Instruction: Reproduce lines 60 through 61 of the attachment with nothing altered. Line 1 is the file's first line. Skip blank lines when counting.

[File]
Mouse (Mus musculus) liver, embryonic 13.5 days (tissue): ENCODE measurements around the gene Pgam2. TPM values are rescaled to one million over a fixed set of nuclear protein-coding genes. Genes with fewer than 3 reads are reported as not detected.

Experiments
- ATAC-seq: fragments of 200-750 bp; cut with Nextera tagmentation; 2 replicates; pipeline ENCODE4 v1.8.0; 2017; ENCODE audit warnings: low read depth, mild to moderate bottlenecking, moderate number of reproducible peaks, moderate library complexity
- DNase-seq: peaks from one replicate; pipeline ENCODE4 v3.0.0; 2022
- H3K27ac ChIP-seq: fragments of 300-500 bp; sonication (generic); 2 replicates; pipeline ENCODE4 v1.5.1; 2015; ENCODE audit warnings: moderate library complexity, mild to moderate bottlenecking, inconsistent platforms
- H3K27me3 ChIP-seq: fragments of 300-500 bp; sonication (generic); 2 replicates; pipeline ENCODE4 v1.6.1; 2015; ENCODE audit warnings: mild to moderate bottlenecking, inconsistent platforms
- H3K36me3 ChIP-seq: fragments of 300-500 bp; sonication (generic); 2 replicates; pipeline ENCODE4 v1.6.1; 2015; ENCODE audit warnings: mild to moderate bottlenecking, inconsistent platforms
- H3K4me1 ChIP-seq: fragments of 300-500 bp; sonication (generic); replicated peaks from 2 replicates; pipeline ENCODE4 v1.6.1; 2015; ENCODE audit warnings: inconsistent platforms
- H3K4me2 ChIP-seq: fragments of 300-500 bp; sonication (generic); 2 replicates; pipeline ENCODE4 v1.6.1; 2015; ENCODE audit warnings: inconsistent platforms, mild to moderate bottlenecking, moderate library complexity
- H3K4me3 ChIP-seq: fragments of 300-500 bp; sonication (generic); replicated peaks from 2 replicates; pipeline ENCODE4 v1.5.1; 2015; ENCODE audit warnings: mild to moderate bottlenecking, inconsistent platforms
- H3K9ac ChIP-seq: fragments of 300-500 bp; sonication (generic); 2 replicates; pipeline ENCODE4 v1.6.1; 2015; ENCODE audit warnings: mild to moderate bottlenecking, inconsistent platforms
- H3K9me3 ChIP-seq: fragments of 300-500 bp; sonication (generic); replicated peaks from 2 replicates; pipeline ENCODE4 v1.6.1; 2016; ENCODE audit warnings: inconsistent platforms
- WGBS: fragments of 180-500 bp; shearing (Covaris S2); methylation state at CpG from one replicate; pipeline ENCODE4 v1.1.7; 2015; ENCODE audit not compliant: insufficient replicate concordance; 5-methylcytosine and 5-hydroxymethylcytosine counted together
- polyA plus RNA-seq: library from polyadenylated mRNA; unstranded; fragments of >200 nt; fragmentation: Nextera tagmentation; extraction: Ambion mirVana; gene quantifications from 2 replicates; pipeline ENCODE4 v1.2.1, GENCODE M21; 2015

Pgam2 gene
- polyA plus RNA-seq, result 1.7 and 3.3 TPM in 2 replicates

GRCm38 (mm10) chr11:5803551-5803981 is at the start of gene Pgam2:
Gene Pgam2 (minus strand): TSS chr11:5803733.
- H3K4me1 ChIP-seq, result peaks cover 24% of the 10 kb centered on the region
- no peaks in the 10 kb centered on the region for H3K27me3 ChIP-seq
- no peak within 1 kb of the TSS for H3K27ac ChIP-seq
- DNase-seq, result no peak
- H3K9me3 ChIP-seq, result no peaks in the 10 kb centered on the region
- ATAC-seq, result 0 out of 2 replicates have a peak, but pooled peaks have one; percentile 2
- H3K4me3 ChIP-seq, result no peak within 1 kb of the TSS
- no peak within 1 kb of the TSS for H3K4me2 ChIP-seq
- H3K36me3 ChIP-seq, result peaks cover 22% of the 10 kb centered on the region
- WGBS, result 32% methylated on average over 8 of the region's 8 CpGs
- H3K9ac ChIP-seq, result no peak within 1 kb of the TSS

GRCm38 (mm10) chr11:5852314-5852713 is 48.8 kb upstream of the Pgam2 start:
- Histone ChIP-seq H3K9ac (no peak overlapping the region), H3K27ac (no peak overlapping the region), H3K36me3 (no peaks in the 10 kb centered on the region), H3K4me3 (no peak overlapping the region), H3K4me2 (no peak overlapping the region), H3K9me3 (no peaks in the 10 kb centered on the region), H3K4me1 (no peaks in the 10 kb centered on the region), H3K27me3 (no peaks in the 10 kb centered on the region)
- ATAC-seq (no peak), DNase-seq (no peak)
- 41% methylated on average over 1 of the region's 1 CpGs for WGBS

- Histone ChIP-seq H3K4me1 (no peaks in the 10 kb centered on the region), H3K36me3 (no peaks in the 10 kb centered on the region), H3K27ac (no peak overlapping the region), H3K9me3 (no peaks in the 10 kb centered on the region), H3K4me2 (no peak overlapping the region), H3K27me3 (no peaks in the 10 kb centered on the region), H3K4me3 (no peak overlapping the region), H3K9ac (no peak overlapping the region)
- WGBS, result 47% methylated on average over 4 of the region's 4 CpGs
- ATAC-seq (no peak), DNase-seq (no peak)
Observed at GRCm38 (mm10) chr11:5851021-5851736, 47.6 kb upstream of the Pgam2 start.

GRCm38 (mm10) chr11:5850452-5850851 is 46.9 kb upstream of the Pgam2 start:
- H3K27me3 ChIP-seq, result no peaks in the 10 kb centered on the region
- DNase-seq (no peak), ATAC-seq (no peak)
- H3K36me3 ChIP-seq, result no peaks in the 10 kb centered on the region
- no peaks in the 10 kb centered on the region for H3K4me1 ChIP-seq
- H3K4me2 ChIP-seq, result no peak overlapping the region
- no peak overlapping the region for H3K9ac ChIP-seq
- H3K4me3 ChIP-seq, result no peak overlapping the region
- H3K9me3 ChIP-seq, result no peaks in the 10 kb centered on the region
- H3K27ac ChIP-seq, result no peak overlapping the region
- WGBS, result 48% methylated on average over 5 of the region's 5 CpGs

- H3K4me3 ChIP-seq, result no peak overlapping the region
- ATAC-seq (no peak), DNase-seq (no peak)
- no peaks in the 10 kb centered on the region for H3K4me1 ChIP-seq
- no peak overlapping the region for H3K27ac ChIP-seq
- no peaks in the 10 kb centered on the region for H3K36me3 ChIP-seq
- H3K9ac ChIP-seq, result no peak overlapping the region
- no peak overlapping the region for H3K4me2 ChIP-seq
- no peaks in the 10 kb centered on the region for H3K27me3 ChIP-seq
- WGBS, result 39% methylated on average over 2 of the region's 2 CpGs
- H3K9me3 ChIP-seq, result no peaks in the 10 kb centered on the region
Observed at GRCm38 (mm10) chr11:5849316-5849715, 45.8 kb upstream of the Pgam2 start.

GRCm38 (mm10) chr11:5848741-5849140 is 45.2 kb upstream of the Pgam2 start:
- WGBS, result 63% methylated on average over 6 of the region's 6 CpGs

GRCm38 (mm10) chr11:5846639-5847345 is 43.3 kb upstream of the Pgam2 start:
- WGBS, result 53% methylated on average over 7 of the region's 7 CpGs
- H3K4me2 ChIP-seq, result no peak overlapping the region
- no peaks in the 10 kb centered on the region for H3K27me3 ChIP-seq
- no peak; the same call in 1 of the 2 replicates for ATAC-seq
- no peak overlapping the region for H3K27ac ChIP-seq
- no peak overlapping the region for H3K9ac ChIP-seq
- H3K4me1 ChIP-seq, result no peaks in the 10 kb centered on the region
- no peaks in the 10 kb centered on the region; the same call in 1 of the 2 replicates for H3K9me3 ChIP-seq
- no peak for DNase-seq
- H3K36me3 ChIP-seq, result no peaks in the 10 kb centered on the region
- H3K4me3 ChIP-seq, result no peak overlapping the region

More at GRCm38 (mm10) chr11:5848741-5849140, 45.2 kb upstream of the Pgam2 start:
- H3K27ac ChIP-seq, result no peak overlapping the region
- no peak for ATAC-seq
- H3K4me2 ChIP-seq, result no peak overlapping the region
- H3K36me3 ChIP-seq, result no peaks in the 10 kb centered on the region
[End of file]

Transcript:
GRCm38 (mm10) chr11:5848741-5849140 is 45.2 kb upstream of the Pgam2 start:
- WGBS, result 63% methylated on average over 6 of the region's 6 CpGs